I am paid a salary. If I were to work overtime and its
wasn't approved I don't get paid for it. My pay is
the same each week. I don't really work overtime. I am
not aware of anyone that works here under 18.
(Ex. M, DE 85-16 p. 2). Beneath that line is a signature,
which appears to read "Cheryl Goins," attesting
that the "above statement is both true and
correct." (Ex. M, DE 85-16 p. 2). Beneath that is the
signature of the witness, Travis J. Hall, Wage - Hour
Goins neither admits nor denies submitting this statement to
[T]he original of her statement was never produced by
defendant and plaintiff was not given a copy of the statement
at the time she made it, so she does not know if the document
is genuine or has been altered as NHA has altered other
documents in the litigation.
(PRSOF ¶ 11). Thus Ms. Goins alleges forgery and fraud
on the court-or rather, alleges that "she does not
know" if it has occurred. She has provided no evidence
of that, and she surely knows if she supplied a signed, sworn
statement to the DOL. (Her submission of a statement to the
investigators, for example, is the foundation of her
retaliation claim.) (PRSOF ¶ 11). This equivocal
maybe-accusation is insufficient to raise an issue of fact as
to the genuineness of the DOL statement.
the DOL statement, it appears that Ms. Goins stated that
"[i]fl work past my scheduled hours I am not
paid for that time," but that she "did not
really work overtime." (Ex. M, DE 85-16 p. 2;
emphasis added). Ms. Goins argues that the term
"overtime" is ambiguous, as it can mean either the
extra hours worked or the wages paid for those hours.
See Section II.b, infra.
either June 11 or 12, 2014, Ms. Goins received a Verbal
Notice of Disciplinary Action-her first. ((DSOF ¶¶
18, 19; PRSOF ¶ 18). On June 12, 2014, Ms. Goins
received a performance improvement plan ("PIP").
(Id. ¶ 20). Defendants assert that Ms. Goins
received the PIP because of poor work performance. (DSOF
¶ 20) Ms. Goins asserts that she received it in
retaliation for her CEPA complaints. (PRSOF ¶ 20). On
June 16, 2014, Ms. Goins took a leave of absence, purportedly
for stress. (DSOF, PRSOF ¶ 21).
September 2014, Ms. Goins submitted her resignation to NHA.
(DSOF, PRSOF ¶ 22). The parties disagree as to what
prompted Ms. Goins to resign. (DSOF, PRSOF ¶ 23). They
agree that prior to Ms. Goins's resignation, NHA had
already determined to terminate her employment. (DSOF, PRSOF
¶ 24). However, they disagree as to when NHA's plan
to terminate Ms. Goins originated. (Id.).
response to the statement of facts, Ms. Goins has, on
multiple occasions, asserted facts that are tangential to the
issue. (See PRSOF). Further, she has raised facts in
her briefing that she failed to state in her response to the
statement of material facts. (DE 89; DE 93-1). To reiterate:
Any such facts she believed were relevant to her opposition
should have been placed in a numbered supplemental statement
of disputed material facts, with each fact appropriately
cited to the underlying record. See L. Civ. R. 56.1.
I have nevertheless surveyed this submission to glean such
facts as may be material to this summary judgment
Ms. Goins alleges that, as a result of the DOL investigation,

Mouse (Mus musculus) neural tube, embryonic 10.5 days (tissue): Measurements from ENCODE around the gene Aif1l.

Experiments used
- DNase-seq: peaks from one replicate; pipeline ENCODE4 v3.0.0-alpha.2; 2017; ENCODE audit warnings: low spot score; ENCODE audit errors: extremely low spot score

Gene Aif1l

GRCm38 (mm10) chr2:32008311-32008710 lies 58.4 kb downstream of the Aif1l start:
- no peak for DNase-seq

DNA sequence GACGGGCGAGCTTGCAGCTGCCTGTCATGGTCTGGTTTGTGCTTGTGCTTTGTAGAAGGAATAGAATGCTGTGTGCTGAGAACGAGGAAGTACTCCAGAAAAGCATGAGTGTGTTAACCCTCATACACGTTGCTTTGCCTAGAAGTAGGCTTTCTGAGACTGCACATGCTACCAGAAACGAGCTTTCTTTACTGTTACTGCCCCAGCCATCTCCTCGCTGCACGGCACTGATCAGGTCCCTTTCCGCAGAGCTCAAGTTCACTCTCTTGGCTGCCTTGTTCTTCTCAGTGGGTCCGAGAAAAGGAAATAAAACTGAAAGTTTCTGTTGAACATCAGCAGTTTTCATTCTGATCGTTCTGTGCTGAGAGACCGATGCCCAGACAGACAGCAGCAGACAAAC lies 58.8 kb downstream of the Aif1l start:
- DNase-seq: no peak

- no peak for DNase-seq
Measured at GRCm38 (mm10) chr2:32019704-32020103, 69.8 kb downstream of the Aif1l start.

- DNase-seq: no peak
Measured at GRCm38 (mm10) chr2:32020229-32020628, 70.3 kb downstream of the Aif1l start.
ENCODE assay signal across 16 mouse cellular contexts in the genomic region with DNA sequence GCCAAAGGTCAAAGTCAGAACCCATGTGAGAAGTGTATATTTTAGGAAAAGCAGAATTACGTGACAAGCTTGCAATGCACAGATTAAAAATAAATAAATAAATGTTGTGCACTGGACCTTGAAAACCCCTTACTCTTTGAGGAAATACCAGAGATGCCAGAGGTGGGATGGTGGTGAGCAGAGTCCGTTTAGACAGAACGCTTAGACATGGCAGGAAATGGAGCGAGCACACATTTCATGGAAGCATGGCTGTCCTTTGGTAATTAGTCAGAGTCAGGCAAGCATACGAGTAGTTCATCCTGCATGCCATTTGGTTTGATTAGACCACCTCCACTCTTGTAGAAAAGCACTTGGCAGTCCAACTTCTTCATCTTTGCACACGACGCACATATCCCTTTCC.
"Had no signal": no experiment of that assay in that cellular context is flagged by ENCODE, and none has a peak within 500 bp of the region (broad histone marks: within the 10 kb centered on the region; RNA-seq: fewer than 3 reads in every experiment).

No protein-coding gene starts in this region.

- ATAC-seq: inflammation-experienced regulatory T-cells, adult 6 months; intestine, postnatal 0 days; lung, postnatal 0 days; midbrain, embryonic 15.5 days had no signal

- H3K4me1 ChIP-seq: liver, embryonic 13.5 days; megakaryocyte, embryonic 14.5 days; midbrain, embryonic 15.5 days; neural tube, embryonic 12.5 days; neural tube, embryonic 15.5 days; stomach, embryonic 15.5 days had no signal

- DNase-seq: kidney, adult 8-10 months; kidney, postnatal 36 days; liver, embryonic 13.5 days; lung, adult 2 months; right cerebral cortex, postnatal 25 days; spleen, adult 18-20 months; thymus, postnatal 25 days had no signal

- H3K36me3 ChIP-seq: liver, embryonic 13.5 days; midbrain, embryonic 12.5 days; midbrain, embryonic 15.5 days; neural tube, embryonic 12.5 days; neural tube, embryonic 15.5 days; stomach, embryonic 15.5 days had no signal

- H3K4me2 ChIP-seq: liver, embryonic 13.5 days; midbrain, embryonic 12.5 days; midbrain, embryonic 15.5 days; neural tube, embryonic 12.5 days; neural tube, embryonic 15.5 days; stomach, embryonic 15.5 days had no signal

the NHA and DOL entered into an agreement. Second, Ms. Goins
alleges that she worked overtime hours. Third, Ms. Goins
alleges that a number of articles have come out about her.
Fourth, she alleges that NHA failed to send her to the
Rutgers Public Purchasing conference.
The DOL Agreement
Goins asserts that, as a result of the DOL investigation, on
March 10, 2014, NHA and the DOL entered into a Back Wages and
Compliance Agreement (hereinafter, the "DOL
Agreement") in which NHA agreed to pay employees all
back wages from the period of March 27, 2011 to March 24,
2013, totaling $1, 072, 709.53. (Exhibit 11). Because NHA
attaches a copy of the DOL Agreement to its reply brief, I
will deem this fact undisputed. (See Ex. Q, DE
97-2). As discussed supra, Ms. Goins asserts that
she worked overtime during that period (but also, apparently,
at some later time or times).
reply brief, NHA asserts that the DOL provided a list of
employees that it contended were entitled to overtime
payments. Ms. Goins was not on the list. (DE 97 p. 4) (citing
Ex. Q, DE 97-2).
Goins asserts in her statement of facts, with no citation to
the record, that when she "wrote to Sybil Bryant to ask
her why she did not get an overtime check as everyone else
did, Sybil did not respond, but instead she advised Cheryl
that if she failed to return to work she would be
fired." (DE 89 p. 13).
party has submitted evidence of Ms. Goins's daily work
hours. Her statement to the DOL, however, indicates that her
regular hours were from 8:00am to 4:30pm, Monday through
Friday. (See Ex. M, DE 85-16). Neither party has
stated (1) how many hours Ms. Goins worked each week of her
employment; (2) how many of those hours were overtime hours
(i.e., beyond 40 hours as prescribed under the
FLSA); and (3) how many of those overtime hours were
Goins states generally that "Ms. Hamilton instructed the
plaintiff to punch out but required the work to be
done." (PRSOF ¶ 6) (emphasis added). As proof, Ms.
Goins cites to her own deposition testimony, an e-mail, and
her personal diary entry. (PRSOF ¶ 6) (citing Goins Dep.
p. 322-23; DE 89-6 pp. 1-2; DE 89-5 p. 50). In her deposition,
Goins testified that she had spoken with Ms. Hamilton
"about the problem with her keeping me after hours, and
then she would turn around and say, oh, you can punch out.
But that's never the case . . ." (Ex. B, Goins Dep.,
DE 85-5 p. 322-23). Ms. Goins's personal diary entry,
dated Thursday, April 17, 2014, states that Ms. Hamilton sent
her an e-mail after work hours. (DE 89-5, p.
Ms. Goins provides an e-mail, possibly the one referred to in
the diary entry. (DE 89-6 pp. 1-2). This email, however, is not
quite as advertised. The original message, time-stamped April
23, 2013 at 4:45 pm, is from Ms. Goins to Ms. Hamilton. (DE
89-6 pp. 1-2). In it, Goins provides an update on assignments
and objectives. (Id.). Although the time stamp is
very slightly after work hours, it does not demonstrate that
Goins worked overtime or, if so, that she was not paid for
it. Forwarding the email, apparently to herself, Ms. Goins
writes in the forwarding message, that "this is proof of
me working over my end time because [Ms. Hamilton] demanded